Read on for complete descriptions of every one of these camps.(Link)
4 Day Saddle Trip – 2013 Schedule
There are two options on the 4 day Saddle Trip:
North: camps visited are
Glen Aulin, May Lake, and Sunrise.
Dates of Departure: July 18, 25 Aug 1, 8, 15, 22, 29 (7 trips are planned conditions permitting)
South: camps visited are
Sunrise, Merced Lake, and Vogelsang
Dates of Departure: July 14, 21, 28 Aug 6, 13, 20, 27, Sept 1 (8 trips are planned conditions permitting)
Cost: Adult - $1018.25,
Child (10 to 12 years old) - $856
Saddle Trip Prices include lodging, meals, mule and packer guide.
must be at least 10 years old and have riding experience to participate in
overnight saddle trips.
*Riders must be under 225 lbs. Weight limit for your belongings is: 25 lbs. (including 10lbs on the mule that you ride, and 15 lbs. on a separate pack mule).
Guided Seven Day Hiking Trip.
For those who prefer an organized hike of the Yosemite loop trail, guided Seven Day Hiking Trips make the circle of camps each week during the short season while they are open. Experienced guides will “interpret” interesting features along the trailside. Hikers quickly become more familiar with the many flowers, trees, birds and unique geological features that surround them. The Seven Day hiking trip originates from the Tuolumne Meadows Lodge.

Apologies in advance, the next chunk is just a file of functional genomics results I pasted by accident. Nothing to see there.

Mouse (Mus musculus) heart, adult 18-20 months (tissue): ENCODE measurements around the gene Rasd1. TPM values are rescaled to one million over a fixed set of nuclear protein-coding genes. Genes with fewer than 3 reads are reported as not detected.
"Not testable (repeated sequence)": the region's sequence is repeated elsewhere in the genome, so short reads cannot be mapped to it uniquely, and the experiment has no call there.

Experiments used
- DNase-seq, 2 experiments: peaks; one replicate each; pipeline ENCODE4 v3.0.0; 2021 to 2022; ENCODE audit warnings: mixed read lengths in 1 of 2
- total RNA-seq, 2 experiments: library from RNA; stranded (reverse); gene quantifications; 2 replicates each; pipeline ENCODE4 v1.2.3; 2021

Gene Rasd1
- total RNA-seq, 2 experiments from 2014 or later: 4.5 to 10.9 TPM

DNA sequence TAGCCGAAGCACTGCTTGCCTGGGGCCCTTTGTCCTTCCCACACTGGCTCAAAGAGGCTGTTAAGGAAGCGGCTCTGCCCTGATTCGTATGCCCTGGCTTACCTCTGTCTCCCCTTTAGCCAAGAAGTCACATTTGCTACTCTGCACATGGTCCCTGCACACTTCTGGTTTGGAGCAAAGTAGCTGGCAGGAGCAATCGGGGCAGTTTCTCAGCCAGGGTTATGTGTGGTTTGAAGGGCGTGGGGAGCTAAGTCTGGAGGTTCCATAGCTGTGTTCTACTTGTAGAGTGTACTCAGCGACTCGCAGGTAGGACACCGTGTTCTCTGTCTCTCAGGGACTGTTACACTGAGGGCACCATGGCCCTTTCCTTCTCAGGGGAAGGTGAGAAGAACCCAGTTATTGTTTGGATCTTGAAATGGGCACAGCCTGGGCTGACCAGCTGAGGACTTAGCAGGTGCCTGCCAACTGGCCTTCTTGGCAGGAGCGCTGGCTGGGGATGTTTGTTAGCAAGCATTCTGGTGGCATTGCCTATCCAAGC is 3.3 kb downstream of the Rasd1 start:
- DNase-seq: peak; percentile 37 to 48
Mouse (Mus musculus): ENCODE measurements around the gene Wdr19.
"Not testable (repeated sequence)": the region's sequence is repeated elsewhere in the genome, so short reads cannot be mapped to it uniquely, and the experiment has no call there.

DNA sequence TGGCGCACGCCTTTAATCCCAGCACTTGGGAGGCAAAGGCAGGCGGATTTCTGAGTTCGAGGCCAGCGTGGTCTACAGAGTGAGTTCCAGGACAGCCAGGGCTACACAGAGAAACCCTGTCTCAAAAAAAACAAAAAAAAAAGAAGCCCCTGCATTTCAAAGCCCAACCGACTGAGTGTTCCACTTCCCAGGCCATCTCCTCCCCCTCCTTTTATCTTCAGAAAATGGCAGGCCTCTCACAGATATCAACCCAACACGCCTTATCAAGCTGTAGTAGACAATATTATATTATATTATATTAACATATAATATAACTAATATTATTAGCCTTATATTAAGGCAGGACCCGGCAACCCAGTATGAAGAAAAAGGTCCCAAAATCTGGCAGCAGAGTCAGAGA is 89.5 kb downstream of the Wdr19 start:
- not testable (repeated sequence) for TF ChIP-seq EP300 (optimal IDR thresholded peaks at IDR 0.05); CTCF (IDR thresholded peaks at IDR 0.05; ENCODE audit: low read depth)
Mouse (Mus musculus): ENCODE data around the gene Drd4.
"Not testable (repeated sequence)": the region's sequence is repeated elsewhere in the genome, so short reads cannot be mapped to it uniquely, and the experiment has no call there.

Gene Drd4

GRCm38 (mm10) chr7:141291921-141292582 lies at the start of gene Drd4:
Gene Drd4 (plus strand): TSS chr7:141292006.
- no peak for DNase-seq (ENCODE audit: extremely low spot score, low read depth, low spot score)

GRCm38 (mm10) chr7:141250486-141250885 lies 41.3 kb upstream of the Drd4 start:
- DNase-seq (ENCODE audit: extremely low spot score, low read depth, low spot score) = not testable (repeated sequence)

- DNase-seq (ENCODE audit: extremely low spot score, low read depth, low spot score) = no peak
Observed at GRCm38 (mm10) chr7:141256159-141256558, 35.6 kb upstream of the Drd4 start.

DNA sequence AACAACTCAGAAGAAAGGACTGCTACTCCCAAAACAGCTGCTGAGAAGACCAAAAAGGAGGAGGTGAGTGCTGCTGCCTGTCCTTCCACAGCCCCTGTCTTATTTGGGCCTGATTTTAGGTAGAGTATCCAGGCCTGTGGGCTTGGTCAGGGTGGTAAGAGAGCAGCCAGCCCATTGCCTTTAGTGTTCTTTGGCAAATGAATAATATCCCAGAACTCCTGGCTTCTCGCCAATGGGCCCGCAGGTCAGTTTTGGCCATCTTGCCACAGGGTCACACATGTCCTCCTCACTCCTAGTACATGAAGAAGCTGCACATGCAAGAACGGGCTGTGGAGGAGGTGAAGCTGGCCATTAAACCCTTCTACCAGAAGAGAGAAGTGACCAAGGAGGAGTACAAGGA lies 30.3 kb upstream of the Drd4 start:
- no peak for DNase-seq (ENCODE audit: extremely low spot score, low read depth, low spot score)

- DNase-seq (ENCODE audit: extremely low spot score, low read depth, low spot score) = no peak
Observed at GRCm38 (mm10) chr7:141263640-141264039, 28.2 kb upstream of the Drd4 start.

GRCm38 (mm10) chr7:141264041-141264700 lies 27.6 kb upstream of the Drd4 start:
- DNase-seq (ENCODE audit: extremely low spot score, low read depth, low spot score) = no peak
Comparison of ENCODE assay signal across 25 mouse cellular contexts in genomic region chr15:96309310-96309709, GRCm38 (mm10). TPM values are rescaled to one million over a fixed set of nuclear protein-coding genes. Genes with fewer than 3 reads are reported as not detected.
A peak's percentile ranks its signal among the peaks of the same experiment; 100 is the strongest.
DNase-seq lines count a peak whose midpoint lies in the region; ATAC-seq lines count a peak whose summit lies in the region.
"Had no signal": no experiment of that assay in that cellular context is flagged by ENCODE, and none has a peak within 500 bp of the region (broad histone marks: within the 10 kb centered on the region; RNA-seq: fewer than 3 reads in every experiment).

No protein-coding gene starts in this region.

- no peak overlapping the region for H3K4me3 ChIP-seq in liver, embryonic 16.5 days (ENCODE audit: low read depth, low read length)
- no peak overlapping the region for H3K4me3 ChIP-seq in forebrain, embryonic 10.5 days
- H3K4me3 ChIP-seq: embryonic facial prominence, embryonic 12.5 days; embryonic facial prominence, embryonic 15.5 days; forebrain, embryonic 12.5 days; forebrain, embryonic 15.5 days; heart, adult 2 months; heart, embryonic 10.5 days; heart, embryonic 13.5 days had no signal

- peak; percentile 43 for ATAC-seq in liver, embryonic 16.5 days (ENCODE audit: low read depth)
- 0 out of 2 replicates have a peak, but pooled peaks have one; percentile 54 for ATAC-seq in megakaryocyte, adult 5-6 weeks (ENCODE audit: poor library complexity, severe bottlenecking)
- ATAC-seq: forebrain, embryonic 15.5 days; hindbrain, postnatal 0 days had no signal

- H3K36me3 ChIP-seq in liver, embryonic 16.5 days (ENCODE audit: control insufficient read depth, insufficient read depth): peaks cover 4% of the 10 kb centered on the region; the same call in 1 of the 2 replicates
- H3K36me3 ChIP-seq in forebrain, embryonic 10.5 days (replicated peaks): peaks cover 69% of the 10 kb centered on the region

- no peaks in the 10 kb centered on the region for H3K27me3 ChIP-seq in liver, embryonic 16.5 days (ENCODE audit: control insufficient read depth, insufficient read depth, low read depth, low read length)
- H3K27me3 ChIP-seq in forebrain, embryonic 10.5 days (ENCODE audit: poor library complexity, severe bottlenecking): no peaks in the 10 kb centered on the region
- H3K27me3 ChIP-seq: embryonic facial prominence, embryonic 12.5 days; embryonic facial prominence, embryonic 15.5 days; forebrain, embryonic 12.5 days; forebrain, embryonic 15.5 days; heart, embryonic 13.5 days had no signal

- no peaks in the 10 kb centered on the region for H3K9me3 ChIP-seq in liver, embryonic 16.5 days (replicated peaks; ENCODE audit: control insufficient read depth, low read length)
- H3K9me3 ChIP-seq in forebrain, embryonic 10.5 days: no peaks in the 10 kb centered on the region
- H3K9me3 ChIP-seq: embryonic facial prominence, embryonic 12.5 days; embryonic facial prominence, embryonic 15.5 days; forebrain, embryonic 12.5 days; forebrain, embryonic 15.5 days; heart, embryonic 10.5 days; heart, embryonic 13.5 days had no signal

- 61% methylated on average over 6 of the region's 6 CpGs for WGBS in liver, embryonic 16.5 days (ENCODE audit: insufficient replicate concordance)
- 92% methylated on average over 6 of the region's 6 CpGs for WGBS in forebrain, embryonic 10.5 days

Hiking at elevations of 7,000 to 10,000 feet is much more demanding than are lower elevations. It is highly recommended that hikers spend a day at Tuolumne Meadows to become accustomed to the altitude in preparation for their climb into even higher elevations.
From Tuolumne, the hiking party spends one night at the following camps in this order: Glen Aulin Camp, May Lake Camp, Sunrise Camp. Two nights is then spent at Merced Lake Camp and one night at Vogelsang before returning to Tuolumne Meadows on the seventh day.
Useful Backpacking Links:
Unguided Backpacking-National Park Service site:
Trailheads-National Park Service site. “Your Camp”: